China's government warned Chinese journalists to refrain from transmitting information to foreign media or to domestic media where they are not employed, the New York Times reported Thursday.

The notice by China's State Administration of Press, Publication, Radio, Film, and Television (SARFT), which regulates media in the country, follows a previous edict, issued in April 2013, that bans Chinese journalists from publishing information online without permission from their employers.

The new regulations, while directed toward domestic journalists, mark another milestone in the Communist Party’s struggle to control foreign news reporting in China. In 2012, after the New York Times and Bloomberg published investigations into the wealth of then-Premier Wen Jiabao and then-Vice President Xi Jinping, respectively, the Communist Party firewalled both websites and limited visa access for the companies’ reporters. And in 2013, Bloomberg allegedly spiked a similar investigation into Chinese wealth out of concern that Beijing would punish the company’s lucrative terminal business.

Restrictions placed on Chinese journalists will likely make it more difficult for their foreign counterparts to gather information. Because domestic media in China is heavily censored, reporters often provide tips, sources and other information to foreigners unbound by similar restrictions.

“The advantage of foreign media has been uncovering news that cannot possibly appear in the Chinese press," said Vincent Ni, a former correspondent for Caixin, a respected Chinese business magazine. “Clues to many stories come from talented, frustrated Chinese reporters.”

Chinese journalists operate in a tense, risky atmosphere where the threat of harassment -- even arrest -- is constant. Reporters for the Southern Weekend, China’s most liberal investigative newspaper, were imprisoned for uncovering the shourong, a secret network of detention centers subsequently abolished by Wen Jiabao. Chinese news assistants working directly with foreign reporters encounter intimidation and harassment far worse than the foreigners themselves. Zhao Yan, a New York Times assistant, served a two-year prison sentence for fraud, charges his supporters considered spurious.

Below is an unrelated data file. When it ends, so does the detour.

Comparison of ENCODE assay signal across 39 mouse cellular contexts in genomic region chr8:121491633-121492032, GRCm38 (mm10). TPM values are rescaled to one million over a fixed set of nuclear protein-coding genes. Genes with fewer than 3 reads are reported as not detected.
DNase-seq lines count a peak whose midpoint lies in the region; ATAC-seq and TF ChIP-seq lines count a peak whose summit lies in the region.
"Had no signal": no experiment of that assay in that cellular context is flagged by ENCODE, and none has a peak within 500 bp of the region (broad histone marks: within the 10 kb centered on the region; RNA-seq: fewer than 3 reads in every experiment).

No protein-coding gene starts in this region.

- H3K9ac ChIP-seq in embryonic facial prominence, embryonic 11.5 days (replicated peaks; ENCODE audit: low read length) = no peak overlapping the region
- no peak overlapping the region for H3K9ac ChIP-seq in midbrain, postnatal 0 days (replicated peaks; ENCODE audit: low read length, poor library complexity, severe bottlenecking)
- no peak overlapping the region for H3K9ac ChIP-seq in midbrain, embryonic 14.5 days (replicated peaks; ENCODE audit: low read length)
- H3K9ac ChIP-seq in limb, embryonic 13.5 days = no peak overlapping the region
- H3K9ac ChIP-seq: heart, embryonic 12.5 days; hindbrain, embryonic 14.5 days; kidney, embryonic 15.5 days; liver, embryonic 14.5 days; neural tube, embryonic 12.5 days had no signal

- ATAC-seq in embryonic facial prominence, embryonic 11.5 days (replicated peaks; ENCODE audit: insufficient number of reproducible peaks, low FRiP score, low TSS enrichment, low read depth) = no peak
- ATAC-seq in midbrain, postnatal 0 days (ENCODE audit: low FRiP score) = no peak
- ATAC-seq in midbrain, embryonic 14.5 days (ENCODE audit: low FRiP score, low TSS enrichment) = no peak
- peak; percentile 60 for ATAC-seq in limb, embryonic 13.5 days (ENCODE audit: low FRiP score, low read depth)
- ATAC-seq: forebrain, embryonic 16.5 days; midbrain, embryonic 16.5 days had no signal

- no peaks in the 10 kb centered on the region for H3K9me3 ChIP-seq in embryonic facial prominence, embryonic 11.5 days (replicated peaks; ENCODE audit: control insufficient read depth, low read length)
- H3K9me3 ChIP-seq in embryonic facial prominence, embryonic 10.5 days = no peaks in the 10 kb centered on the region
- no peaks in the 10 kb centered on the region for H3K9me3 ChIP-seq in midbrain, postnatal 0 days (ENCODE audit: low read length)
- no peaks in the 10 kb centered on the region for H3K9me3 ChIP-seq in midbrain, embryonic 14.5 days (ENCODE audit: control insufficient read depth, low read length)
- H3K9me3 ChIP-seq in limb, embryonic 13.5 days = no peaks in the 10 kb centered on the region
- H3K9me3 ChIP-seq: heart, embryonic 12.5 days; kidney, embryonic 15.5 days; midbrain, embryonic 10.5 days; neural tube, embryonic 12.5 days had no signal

“It is as if there is a circle of fire around correspondents -- one that protects the reporter but threatens anyone they come near,” wrote the Guardian’s Jonathan Watts in a 2008 essay.

Despite the proliferation of social media platforms in the country -- Sina Weibo, China’s Twitter, has over 500 million users -- the Communist Party arguably exercises tighter control of information than at any point in the last quarter century. Ni believes that the new regulations will remove an incentive for journalists to cooperate with foreign counterparts.

“The move will inevitably cause a chilling effect to Chinese reporters who network with foreign journalists in China,” said Ni.

“For China’s ongoing reform, I don’t think it’s good at all.”